Lively, entertaining reviews of, and essays on, old and newer films and everything relating to them, written by professional author William Schoell.

Thursday, March 19, 2009


THE VILLAGE (2004). Director: M. Night Shyamalan.

This tedious film should have been entitled Hoaxes, for the massive hoax that alleged thriller director Shyamalan keeps playing on his audiences. The Sixth Sense was a fairly credible, if derivative, horror film, and Unbreakable, despite its obvious flaws, was at least unusual. Signs was a big shaggy dog story with some tense moments and a really dumb ending. But The Village takes an interesting premise and gets too clever – or rather not clever enough – for its own good. Never has Shyamalan appeared more over-rated than with this picture.

SPOILER ALERT: We're led to believe that this is a period film and that the action takes place in an early American village. The people in the village are afraid to ever leave because they must walk through a wooded area where monsters (”those we don't speak of”) supposedly dwell. Halfway through the film we learn that the monsters were sort of cooked up just to keep people from leaving. At the end of the film – although to most viewers this will come as no surprise – we learn that the story actually takes place in the 21st century (big whoop – hasn't Shyamalan ever heard of the Amish, for instance?) Apparently a group of people who lost loved ones to big city crime were so disheartened that they decided to “drop out” and go back into the “past” and a simpler era. [The fact that there is not a single Black, Hispanic, or Asian person in the village makes us wonder if this is a satire on white flight or merely inherently racist?] At the end there's some dialogue which tells us that the government prevents planes from flying overhead – but why? None of the original “settlers” seem that rich or influential. If some people want to drop out, fine, but why would the government aid or give a damn about them? Even more peculiar is the fact that the character played by William Hurt lets his – get this – blind daughter go off into the woods to get medicine, never giving the poor girl even a hint of what she's going to find when she gets to the other side. The one person chosen to go through the woods is blind? Supposedly compassionate, Hurt's character must be the worst father in the world. There are some eerie, well-directed, if derivative, scenes in the movie, and many others that are simply awkward. Some of the acting is quite stilted, but heroine Bryce Dallas Howard (the blind Ivy) makes a good impression. She and Joaquin Phoenix have a splendid scene wherein they confess their mutual love on a porch. William Hurt has one big moment succumbing to passion and anger in which he is quite good, but otherwise his acting is unimpressive. Sigourney Weaver is miscast but she, too, has her moments. Adrian Brody is excellent as the mentally deficient Noah. A lot of people found this film to be charming and romantic – it does play like a fairy tale – but there just isn't that much to it. Shyamalan had better come up with something better than bad feature-length Twilight Zone episodes if he wants to keep getting financing from the studios. Even if he had simply made a real period piece with settlers fighting off “those we don't speak of,” it would have made a better film than this.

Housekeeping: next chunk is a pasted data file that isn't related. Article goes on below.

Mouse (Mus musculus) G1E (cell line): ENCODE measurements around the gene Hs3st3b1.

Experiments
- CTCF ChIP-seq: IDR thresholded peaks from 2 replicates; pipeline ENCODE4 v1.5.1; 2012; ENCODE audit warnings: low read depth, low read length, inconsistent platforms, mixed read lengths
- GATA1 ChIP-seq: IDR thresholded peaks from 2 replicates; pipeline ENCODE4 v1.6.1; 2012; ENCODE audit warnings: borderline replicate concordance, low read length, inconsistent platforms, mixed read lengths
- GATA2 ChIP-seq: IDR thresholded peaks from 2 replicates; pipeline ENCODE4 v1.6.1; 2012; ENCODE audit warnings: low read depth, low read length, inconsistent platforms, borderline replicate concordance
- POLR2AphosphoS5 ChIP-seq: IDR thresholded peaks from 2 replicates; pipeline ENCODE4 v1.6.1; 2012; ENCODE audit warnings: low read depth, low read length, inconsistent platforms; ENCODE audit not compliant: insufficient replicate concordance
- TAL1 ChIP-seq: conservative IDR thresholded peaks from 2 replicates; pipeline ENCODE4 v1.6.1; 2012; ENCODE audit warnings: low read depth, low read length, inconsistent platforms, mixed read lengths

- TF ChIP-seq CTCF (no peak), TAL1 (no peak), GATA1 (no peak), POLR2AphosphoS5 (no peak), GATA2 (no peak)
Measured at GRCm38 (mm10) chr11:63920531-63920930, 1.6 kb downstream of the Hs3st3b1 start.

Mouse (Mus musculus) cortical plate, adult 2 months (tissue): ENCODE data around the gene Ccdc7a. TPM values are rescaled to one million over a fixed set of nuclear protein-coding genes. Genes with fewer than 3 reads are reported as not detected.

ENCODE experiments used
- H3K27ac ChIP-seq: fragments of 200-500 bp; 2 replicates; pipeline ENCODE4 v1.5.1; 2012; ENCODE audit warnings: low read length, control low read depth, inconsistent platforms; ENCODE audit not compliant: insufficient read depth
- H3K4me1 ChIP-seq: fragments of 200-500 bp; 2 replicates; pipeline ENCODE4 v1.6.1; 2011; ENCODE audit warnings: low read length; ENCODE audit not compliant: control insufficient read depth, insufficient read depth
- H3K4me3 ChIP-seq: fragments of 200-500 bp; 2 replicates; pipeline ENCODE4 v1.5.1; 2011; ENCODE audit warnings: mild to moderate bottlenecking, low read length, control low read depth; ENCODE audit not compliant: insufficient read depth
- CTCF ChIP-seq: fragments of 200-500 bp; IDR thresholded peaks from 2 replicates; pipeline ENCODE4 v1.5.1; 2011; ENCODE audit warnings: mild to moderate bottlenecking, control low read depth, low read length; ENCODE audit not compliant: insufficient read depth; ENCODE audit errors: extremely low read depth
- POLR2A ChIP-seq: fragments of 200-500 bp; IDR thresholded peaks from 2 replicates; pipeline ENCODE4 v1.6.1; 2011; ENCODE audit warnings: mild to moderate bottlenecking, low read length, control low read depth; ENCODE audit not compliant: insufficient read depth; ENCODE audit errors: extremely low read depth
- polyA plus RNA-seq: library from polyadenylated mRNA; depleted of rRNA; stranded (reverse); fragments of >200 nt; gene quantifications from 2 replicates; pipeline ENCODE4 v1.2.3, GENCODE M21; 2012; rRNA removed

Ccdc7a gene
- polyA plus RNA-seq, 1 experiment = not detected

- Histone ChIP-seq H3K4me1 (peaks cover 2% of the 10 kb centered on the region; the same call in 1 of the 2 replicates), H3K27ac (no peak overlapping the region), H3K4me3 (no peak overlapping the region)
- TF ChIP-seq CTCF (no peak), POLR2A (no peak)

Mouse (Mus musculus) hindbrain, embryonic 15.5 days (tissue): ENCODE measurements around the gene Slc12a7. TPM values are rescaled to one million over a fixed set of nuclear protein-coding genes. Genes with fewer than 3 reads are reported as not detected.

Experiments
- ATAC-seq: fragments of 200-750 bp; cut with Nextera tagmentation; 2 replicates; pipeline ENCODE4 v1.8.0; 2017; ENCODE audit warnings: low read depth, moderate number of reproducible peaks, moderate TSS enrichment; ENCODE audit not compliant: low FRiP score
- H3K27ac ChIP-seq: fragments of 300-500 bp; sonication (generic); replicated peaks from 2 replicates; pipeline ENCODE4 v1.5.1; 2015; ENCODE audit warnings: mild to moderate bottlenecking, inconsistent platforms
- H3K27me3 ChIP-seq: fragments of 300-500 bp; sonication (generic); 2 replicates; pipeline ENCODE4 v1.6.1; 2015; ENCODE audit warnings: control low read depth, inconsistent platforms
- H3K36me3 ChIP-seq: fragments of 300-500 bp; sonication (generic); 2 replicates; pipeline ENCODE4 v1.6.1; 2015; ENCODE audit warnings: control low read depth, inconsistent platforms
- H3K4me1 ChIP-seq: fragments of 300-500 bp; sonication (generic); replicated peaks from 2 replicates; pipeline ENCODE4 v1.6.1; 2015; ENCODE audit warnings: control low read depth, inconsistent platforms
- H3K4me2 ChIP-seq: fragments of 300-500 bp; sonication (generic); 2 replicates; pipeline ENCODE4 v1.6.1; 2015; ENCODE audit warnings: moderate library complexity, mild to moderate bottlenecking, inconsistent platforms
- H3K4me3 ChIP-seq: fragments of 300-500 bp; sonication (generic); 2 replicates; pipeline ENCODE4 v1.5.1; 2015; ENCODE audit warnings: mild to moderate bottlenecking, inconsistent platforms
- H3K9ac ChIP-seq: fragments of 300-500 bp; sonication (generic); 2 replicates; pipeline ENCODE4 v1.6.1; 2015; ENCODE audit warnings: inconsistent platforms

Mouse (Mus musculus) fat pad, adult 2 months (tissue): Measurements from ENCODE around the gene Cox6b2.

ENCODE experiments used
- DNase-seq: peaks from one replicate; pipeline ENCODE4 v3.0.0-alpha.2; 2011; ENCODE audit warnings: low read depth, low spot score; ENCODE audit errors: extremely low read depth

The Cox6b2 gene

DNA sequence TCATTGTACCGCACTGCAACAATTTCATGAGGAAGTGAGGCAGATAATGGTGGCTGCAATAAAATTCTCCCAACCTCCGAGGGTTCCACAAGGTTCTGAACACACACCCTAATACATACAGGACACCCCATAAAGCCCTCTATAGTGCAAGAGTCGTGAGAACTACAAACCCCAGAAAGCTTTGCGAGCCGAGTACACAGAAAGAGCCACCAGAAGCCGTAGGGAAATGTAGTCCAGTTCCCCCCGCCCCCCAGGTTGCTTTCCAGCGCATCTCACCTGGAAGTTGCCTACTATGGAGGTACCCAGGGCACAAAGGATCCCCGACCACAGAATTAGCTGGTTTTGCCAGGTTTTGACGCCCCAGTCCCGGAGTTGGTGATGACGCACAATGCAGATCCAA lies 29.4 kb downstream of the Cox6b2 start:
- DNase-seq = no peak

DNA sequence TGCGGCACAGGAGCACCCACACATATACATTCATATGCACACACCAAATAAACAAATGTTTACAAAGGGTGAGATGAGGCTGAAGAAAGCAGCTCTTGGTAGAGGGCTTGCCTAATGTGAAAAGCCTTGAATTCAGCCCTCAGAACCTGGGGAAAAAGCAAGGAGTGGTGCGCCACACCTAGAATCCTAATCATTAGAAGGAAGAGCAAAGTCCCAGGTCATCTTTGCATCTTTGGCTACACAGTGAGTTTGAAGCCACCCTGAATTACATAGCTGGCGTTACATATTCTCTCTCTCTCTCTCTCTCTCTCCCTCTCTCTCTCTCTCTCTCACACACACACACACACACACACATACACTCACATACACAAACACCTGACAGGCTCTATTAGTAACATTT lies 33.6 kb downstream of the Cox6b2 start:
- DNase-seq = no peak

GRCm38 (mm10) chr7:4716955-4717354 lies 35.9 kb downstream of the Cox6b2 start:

Verdict: The movie is being hyped as being “like the best of Hitchcock.” Don't you believe it! *1/2.

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